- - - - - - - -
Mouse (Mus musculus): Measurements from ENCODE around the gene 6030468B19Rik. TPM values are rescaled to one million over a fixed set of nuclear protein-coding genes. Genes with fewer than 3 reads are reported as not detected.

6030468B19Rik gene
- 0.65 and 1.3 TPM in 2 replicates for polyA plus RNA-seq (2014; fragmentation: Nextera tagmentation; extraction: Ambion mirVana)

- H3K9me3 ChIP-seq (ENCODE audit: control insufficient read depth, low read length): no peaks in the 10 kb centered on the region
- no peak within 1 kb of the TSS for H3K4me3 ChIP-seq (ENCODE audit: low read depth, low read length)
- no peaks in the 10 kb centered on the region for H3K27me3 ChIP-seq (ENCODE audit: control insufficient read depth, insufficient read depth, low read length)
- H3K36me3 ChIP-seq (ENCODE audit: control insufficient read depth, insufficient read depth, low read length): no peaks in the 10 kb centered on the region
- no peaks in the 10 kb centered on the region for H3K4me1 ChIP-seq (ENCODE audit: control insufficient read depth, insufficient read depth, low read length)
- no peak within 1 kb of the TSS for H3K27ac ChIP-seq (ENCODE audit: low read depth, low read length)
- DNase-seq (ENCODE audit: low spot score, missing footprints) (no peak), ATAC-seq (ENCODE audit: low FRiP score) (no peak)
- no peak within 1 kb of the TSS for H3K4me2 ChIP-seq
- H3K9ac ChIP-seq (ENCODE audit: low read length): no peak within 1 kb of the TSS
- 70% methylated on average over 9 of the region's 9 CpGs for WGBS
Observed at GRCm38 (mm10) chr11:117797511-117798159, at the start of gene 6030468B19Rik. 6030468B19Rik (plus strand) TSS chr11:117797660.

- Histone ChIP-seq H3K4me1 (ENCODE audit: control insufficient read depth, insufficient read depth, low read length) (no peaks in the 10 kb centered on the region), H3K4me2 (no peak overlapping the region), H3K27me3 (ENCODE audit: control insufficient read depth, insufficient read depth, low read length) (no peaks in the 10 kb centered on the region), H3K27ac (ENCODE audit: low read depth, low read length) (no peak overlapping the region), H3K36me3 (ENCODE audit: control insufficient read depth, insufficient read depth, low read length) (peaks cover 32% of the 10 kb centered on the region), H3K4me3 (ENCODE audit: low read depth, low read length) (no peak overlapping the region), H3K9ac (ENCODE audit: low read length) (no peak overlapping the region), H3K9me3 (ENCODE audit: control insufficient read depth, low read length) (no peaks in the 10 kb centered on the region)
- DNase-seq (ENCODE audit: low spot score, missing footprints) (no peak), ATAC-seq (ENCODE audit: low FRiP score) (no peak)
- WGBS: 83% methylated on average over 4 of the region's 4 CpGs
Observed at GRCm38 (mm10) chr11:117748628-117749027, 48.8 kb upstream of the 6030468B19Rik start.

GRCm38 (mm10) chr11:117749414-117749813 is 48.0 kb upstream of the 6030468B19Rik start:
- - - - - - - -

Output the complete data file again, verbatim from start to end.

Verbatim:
Mouse (Mus musculus): Measurements from ENCODE around the gene 6030468B19Rik. TPM values are rescaled to one million over a fixed set of nuclear protein-coding genes. Genes with fewer than 3 reads are reported as not detected.

6030468B19Rik gene
- 0.65 and 1.3 TPM in 2 replicates for polyA plus RNA-seq (2014; fragmentation: Nextera tagmentation; extraction: Ambion mirVana)

- H3K9me3 ChIP-seq (ENCODE audit: control insufficient read depth, low read length): no peaks in the 10 kb centered on the region
- no peak within 1 kb of the TSS for H3K4me3 ChIP-seq (ENCODE audit: low read depth, low read length)
- no peaks in the 10 kb centered on the region for H3K27me3 ChIP-seq (ENCODE audit: control insufficient read depth, insufficient read depth, low read length)
- H3K36me3 ChIP-seq (ENCODE audit: control insufficient read depth, insufficient read depth, low read length): no peaks in the 10 kb centered on the region
- no peaks in the 10 kb centered on the region for H3K4me1 ChIP-seq (ENCODE audit: control insufficient read depth, insufficient read depth, low read length)
- no peak within 1 kb of the TSS for H3K27ac ChIP-seq (ENCODE audit: low read depth, low read length)
- DNase-seq (ENCODE audit: low spot score, missing footprints) (no peak), ATAC-seq (ENCODE audit: low FRiP score) (no peak)
- no peak within 1 kb of the TSS for H3K4me2 ChIP-seq
- H3K9ac ChIP-seq (ENCODE audit: low read length): no peak within 1 kb of the TSS
- 70% methylated on average over 9 of the region's 9 CpGs for WGBS
Observed at GRCm38 (mm10) chr11:117797511-117798159, at the start of gene 6030468B19Rik. 6030468B19Rik (plus strand) TSS chr11:117797660.

- Histone ChIP-seq H3K4me1 (ENCODE audit: control insufficient read depth, insufficient read depth, low read length) (no peaks in the 10 kb centered on the region), H3K4me2 (no peak overlapping the region), H3K27me3 (ENCODE audit: control insufficient read depth, insufficient read depth, low read length) (no peaks in the 10 kb centered on the region), H3K27ac (ENCODE audit: low read depth, low read length) (no peak overlapping the region), H3K36me3 (ENCODE audit: control insufficient read depth, insufficient read depth, low read length) (peaks cover 32% of the 10 kb centered on the region), H3K4me3 (ENCODE audit: low read depth, low read length) (no peak overlapping the region), H3K9ac (ENCODE audit: low read length) (no peak overlapping the region), H3K9me3 (ENCODE audit: control insufficient read depth, low read length) (no peaks in the 10 kb centered on the region)
- DNase-seq (ENCODE audit: low spot score, missing footprints) (no peak), ATAC-seq (ENCODE audit: low FRiP score) (no peak)
- WGBS: 83% methylated on average over 4 of the region's 4 CpGs
Observed at GRCm38 (mm10) chr11:117748628-117749027, 48.8 kb upstream of the 6030468B19Rik start.

GRCm38 (mm10) chr11:117749414-117749813 is 48.0 kb upstream of the 6030468B19Rik start: